We came out with a great mindset,” Derrick Favors said. “We definitely wanted to come out and make a statement defensively.
They did. The Jazz started the game by immediately going on a 47-12 run on the Kings, one that frankly embarrassed woeful Sacramento. The Kings got nearly zero good shots, missing a ton of shots around the basket thanks to Rudy Goberts presence. When he was in the game, the Jazz had a 66.7 defensive rating. Thats not just an eye-opening stat, its peel-your-eyelids-all-the-way-back stat.
The Kings missed 12 of their first 13 shots and 23 of 27 in the first quarter. The first smattering of boos came when they fell behind 32-7. A louder chorus followed when the Jazz went up 62-29 late in the first half.
On the offensive end, the Jazz took advantage of a very poor Kings defense. The Kings are a young team, sure, but that apparently meant that they necessarily had to bite on every pass fake, miss every second rotation, and frankly just not get back in transition defense. Honestly, it felt like the Kings bigs were completely unaware of the possibility that Gobert might roll to the rim, catch an alley-oop, and dunk it.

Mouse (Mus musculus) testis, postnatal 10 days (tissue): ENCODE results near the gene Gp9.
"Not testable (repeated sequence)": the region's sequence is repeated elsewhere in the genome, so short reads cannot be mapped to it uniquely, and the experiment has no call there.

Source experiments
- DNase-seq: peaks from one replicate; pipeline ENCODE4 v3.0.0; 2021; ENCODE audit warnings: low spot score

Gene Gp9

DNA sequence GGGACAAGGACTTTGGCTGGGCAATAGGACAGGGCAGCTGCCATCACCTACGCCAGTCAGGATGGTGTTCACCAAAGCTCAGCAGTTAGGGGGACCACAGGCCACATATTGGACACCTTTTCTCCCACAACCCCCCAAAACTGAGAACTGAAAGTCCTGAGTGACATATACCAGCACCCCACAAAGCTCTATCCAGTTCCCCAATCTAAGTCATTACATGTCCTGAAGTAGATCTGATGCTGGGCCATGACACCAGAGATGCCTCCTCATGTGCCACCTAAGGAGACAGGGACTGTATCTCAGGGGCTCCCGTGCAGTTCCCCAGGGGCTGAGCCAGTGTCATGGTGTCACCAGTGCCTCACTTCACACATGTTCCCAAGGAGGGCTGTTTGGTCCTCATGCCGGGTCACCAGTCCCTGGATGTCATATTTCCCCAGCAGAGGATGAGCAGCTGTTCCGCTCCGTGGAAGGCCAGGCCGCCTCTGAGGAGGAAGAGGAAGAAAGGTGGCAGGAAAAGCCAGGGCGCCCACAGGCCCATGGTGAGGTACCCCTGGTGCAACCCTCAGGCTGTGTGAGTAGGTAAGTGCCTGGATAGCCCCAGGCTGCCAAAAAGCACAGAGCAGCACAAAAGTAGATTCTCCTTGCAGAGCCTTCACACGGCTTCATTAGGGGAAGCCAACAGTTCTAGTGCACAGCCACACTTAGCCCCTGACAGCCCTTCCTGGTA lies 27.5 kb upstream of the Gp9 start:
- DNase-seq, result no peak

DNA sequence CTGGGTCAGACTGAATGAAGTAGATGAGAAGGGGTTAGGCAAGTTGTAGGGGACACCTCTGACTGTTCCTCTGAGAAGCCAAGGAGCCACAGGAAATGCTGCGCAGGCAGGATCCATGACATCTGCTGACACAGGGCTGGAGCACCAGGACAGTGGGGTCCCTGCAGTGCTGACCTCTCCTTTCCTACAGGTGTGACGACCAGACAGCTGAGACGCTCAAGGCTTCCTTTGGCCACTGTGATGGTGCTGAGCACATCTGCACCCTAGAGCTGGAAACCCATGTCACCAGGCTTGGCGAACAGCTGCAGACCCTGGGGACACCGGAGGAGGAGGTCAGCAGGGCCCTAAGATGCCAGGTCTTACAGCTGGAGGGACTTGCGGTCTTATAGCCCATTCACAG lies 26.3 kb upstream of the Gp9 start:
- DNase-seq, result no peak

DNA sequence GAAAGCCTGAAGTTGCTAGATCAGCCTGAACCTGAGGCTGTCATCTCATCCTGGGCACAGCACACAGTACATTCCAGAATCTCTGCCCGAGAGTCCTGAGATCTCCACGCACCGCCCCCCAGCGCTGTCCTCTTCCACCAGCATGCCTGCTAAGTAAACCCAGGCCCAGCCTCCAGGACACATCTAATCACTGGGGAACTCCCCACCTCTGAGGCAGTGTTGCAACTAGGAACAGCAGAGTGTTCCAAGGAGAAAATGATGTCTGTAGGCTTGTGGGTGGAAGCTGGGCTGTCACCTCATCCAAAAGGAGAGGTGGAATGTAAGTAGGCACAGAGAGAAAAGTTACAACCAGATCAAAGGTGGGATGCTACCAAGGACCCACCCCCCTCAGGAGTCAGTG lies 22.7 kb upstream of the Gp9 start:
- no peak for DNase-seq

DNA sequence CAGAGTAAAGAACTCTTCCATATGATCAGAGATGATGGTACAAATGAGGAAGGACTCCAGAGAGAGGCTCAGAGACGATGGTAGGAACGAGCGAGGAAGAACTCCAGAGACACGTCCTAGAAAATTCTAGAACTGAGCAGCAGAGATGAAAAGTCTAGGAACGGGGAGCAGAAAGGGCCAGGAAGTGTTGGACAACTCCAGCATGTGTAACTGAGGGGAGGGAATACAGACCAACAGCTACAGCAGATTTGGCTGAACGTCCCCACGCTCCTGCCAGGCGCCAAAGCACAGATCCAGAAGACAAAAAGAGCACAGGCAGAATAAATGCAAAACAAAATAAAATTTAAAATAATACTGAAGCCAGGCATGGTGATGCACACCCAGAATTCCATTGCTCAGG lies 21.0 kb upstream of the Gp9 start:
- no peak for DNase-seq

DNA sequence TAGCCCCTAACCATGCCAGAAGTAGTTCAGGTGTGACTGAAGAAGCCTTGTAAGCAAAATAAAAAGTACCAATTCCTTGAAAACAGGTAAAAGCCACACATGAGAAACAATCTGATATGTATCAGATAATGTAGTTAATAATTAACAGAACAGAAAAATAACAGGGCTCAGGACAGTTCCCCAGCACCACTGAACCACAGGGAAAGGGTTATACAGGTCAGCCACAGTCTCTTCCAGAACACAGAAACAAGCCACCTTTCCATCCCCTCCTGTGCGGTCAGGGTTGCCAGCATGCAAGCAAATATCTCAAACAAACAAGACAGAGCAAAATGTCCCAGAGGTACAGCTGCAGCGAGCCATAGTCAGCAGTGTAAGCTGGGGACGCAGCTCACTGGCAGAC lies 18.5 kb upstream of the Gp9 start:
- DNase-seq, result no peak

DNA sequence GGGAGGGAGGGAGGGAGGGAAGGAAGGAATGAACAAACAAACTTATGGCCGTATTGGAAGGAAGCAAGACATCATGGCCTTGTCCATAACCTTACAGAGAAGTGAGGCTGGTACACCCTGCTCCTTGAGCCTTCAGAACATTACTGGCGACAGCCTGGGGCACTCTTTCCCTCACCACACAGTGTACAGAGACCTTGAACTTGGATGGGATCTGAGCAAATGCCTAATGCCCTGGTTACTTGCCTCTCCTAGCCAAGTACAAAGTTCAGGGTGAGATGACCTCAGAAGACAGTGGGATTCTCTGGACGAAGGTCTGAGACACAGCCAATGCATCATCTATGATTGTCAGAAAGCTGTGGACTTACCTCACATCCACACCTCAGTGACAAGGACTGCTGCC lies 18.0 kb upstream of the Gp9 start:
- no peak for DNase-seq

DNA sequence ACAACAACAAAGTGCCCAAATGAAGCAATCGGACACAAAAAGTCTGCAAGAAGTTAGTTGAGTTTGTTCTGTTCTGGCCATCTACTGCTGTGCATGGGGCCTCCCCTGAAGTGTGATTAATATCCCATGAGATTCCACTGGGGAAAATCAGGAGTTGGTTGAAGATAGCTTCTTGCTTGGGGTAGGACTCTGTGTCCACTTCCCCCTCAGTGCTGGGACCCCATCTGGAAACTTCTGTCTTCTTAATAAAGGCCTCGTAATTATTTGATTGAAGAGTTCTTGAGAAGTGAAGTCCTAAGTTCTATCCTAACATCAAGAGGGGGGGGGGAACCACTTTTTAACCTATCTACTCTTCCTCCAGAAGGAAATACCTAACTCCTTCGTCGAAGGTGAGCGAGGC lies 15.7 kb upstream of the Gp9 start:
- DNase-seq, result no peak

It does legitimately seem like the Jazz are more comfortable with that as a finishing option, though. Weve had an emphasis on high passes,” Snyder said after the game. “Id rather have it be high than low. Its just the confidence to throw those passes, and its a good thing. Tonight, the Jazz had 7 alley-oop dunks and 7 other kinds of dunks. That will do.
Jazz radio play-by-play man David Locke shared an interesting factoid on his broadcast tonight: Snyder wants his Jazz team to aim for taking about 40 percent of their shots as threes, 40 percent of their shots at the rim, and 20 percent from everywhere else on the court.